[Crossref]

M. Corona, K. Garay-Palmett, and A. B. U’Ren, “Experimental proposal for the generation of entangled photon triplets by third-order spontaneous parametric downconversion in optical fibers,” Opt. Lett. 36(2), 190–192 (2011).
[Crossref]

Gebhardt, M.

Genthial, R.

R. Genthial, E. Beaurepaire, M. C. Schanne-Klein, F. Peyrin, D. Farlay, C. Olivier, Y. Bala, G. Boivin, J. C. Vial, D. Débarre, and A. Gourrier, “Label-free imaging of bone multiscale porosity and interfaces using third-harmonic generation microscopy,” Sci. Rep. 7(1), 3419 (2017).
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Gerosa, R. M.

Giessen, H.

Gissibl, T.

Gooijer, F.

Goulielmakis, E.

Gourrier, A.

R. Genthial, E. Beaurepaire, M. C. Schanne-Klein, F. Peyrin, D. Farlay, C. Olivier, Y. Bala, G. Boivin, J. C. Vial, D. Débarre, and A. Gourrier, “Label-free imaging of bone multiscale porosity and interfaces using third-harmonic generation microscopy,” Sci. Rep. 7(1), 3419 (2017).
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Graf, U.

Gravier, F.

F. Gravier and B. Boulanger, “Triple-photon generation: comparison between theory and experiment,” J. Opt. Soc. Am. B 25(1), 98–102 (2008).
[Crossref]

K. Bencheikh, F. Gravier, J. Douady, A. Levenson, and B. Boulanger, “Triple photons: a challenge in nonlinear and quantum optics,” C. R. Phys. 8(2), 206–220 (2007).
[Crossref]

Grelu, P.

A. Coillet and P. Grelu, “Third-harmonic generation in optical microfibers: From silica experiments to highly nonlinear glass prospects,” Opt. Commun. 285(16), 3493–3497 (2012).
[Crossref]

Grillet, C.

B. Corcoran, C. Monat, C. Grillet, D. J. Moss, B. J. Eggleton, T. P. White, L. O’Faolain, and T. F. Krauss, “Green light emission in silicon through slow-light enhanced third-harmonic generation in photonic-crystal waveguides,” Nat. Photonics 3(4), 206–210 (2009).
[Crossref]

Grubsky, V.

Hagan, D. J.

Hammer, J.

Hartl, I.

He, G. S.

Hegenbarth, R.

S. Kedenburg, A. Steinmann, R. Hegenbarth, and T. Steinle, “Nonlinear refractive indices of nonlinear liquids: wavelength dependence and influence of retarded response,” Appl. Phys. B 117(3), 803–816 (2014).
[Crossref]

Hoang, V. T.

Horowitz, M.

Y. Barad, H. Eisenberg, M. Horowitz, and Y. Silberberg, “Nonlinear scanning laser microscopy by third harmonic generation,” Appl. Phys. Lett. 70(8), 922–924 (1997).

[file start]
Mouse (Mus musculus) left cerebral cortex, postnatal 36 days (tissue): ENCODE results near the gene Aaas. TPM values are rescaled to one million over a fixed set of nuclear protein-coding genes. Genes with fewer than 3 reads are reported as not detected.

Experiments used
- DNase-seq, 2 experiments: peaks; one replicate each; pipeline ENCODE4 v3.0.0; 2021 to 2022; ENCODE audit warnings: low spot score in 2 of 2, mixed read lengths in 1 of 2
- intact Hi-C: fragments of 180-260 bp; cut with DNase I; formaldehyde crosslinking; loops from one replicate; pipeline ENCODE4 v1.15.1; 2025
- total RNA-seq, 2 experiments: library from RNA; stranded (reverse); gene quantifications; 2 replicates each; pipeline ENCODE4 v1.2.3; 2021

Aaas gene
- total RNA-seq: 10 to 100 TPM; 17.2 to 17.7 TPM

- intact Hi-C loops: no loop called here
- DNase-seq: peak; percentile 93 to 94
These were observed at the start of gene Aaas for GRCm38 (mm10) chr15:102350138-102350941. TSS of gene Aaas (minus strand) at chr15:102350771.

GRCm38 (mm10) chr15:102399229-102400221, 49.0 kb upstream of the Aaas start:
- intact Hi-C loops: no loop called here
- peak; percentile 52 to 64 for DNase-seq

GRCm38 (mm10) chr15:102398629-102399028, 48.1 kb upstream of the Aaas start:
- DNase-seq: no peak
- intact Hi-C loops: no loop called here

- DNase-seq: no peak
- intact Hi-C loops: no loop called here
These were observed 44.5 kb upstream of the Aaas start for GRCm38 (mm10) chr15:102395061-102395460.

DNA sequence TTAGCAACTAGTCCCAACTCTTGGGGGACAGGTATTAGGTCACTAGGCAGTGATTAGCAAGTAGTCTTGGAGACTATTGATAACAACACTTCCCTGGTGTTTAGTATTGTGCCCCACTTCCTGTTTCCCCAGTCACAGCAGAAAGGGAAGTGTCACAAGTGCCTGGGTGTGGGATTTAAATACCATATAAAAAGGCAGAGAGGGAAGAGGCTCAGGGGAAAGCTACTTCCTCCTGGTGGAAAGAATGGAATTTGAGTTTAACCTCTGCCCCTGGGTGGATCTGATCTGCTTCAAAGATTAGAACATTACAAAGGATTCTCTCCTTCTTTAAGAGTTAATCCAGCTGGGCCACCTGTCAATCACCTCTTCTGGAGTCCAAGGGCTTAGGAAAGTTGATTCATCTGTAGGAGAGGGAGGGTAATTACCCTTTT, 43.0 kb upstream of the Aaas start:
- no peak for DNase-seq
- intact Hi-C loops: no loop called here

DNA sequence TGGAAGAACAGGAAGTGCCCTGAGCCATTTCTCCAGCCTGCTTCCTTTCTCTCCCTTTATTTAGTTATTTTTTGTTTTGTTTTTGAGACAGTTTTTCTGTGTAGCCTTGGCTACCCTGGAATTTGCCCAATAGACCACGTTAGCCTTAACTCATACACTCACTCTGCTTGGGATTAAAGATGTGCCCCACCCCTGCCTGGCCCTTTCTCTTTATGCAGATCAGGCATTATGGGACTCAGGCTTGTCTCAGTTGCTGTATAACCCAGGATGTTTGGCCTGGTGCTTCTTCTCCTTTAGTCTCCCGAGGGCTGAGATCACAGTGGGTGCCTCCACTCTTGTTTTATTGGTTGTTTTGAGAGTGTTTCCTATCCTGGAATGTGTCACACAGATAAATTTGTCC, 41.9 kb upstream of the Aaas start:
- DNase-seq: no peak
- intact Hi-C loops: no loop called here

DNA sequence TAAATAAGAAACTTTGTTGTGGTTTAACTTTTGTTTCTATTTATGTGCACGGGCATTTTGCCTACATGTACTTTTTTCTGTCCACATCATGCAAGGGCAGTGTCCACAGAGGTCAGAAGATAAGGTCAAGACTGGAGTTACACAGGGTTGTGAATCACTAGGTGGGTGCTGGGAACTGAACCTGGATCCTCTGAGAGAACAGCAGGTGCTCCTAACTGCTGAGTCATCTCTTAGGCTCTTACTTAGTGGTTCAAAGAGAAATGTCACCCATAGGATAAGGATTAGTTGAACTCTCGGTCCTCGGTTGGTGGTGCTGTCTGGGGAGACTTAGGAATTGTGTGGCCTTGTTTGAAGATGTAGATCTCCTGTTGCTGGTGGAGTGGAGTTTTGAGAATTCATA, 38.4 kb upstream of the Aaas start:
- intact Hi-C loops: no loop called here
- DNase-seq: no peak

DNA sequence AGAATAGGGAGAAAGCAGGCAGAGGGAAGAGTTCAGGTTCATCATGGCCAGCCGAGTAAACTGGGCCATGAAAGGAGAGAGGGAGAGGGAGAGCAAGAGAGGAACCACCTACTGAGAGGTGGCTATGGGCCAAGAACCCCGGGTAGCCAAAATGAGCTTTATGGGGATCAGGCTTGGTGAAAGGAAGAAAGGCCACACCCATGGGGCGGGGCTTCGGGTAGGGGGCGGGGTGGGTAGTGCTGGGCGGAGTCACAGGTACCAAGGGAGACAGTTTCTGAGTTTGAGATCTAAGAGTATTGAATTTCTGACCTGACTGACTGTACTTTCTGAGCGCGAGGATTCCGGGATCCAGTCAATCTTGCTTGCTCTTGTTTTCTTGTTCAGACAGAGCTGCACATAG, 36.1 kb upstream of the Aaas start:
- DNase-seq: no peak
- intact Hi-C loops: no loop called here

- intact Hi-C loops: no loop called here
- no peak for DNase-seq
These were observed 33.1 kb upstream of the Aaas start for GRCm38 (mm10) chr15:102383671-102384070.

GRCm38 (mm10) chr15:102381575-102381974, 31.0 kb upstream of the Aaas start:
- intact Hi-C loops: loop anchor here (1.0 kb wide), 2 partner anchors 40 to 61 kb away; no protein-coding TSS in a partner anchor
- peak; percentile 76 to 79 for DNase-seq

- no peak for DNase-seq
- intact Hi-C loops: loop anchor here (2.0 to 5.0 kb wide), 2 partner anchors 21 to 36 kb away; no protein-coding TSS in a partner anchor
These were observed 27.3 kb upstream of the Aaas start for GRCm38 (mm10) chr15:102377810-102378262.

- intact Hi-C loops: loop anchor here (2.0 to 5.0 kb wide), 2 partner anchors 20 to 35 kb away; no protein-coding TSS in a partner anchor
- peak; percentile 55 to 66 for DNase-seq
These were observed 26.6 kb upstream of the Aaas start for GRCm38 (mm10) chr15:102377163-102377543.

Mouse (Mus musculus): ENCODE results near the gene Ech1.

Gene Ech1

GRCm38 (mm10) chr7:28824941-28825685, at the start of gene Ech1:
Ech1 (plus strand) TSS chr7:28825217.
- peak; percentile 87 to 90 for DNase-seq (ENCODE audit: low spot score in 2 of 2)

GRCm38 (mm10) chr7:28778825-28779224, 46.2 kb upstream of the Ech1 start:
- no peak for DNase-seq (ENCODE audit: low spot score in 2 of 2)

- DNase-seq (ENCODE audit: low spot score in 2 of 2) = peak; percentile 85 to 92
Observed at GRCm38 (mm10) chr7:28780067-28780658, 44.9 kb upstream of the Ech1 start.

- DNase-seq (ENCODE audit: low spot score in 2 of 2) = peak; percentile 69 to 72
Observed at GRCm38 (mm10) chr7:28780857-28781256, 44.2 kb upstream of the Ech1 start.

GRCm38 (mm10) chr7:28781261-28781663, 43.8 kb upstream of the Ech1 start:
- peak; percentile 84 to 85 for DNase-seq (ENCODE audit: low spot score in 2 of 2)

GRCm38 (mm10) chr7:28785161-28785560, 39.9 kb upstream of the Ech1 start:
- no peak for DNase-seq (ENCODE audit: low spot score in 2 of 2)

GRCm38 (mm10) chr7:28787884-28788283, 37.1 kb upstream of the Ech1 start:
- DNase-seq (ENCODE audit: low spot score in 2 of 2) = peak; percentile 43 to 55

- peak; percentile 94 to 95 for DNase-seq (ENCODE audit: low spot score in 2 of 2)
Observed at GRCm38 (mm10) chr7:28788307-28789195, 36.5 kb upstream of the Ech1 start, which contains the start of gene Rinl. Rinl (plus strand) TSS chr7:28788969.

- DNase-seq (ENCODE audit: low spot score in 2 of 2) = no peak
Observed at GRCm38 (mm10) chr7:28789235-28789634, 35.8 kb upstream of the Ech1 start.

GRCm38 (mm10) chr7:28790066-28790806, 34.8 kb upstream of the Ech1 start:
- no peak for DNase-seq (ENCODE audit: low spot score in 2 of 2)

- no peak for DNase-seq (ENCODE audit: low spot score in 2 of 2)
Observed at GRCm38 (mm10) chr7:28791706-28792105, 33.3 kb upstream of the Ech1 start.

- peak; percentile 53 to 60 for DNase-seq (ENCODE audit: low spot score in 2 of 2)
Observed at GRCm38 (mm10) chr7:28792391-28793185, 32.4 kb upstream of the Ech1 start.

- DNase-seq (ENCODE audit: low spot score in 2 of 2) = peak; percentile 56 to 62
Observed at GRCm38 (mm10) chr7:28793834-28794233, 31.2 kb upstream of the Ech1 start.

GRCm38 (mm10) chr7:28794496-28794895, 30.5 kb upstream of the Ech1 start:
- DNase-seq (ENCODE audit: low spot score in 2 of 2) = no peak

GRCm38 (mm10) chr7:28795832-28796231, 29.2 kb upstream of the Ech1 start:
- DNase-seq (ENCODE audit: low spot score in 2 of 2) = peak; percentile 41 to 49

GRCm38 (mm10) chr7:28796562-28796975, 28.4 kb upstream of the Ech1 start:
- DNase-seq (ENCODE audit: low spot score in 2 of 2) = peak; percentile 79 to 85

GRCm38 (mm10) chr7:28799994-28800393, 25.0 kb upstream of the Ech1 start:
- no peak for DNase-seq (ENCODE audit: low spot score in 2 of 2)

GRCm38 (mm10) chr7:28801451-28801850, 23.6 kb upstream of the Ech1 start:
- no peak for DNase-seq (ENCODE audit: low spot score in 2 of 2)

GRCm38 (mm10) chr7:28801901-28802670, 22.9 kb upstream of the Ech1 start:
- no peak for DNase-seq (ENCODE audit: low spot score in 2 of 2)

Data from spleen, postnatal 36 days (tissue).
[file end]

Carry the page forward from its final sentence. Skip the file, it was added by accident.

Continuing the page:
[Crossref]

Hu, H.

Ismaeel, R.

Ivanov, A. A.

A. A. Ivanov, D. Lorenc, I. Bugar, F. Uherek, E. E. Serebryannikov, S. O. Konorov, M. V. Alfimov, D. Chorvat, and A. M. Zheltikov, “Multimode anharmonic third-order harmonic generation in a photonic-crystal fiber,” Phys. Rev. E 73(1), 016610 (2006).
[Crossref]

D. A. Akimov, A. A. Ivanov, A. N. Naumov, O. A. Kolevatova, M. V. Alfimov, T. A. Birks, W. J. Wadsworth, P. S. J. Russell, A. A. Podshivalov, and A. M. Zheltikov, “Generation of a spectrally asymmetric third harmonic with unamplified 30-fs Cr:forsterite laser pulses in a tapered fiber,” Appl. Phys. B 76(5), 515–519 (2003).
[Crossref]

Jiang, X.

Joly, N. Y.

Junaid, S.

Jung, Y.

Just, F.

Karpowicz, N.

Kartashov, Y. V.

Kasztelanic, R.

Katsura, T.

Kedenburg, S.

S. Kedenburg, T. Gissibl, T. Steinle, A. Steinmann, and H. Giessen, “Towards integration of a liquid-filled fiber capillary for supercontinuum generation in the 1.2–2.4 µm range,” Opt. Express 23(7), 8281–8289 (2015).
[Crossref]

S. Kedenburg, A. Steinmann, R. Hegenbarth, and T. Steinle, “Nonlinear refractive indices of nonlinear liquids: wavelength dependence and influence of retarded response,” Appl. Phys. B 117(3), 803–816 (2014).
[Crossref]

Kienberger, R.

Kieu, K.

Klimczak, M.

Knight, J.

Knight, J. C.

Kobelke, J.

Kolevatova, O. A.

D. A. Akimov, A. A. Ivanov, A. N. Naumov, O. A. Kolevatova, M. V. Alfimov, T. A. Birks, W. J. Wadsworth, P. S. J. Russell, A. A. Podshivalov, and A. M. Zheltikov, “Generation of a spectrally asymmetric third harmonic with unamplified 30-fs Cr:forsterite laser pulses in a tapered fiber,” Appl. Phys. B 76(5), 515–519 (2003).
[Crossref]

Konorov, S. O.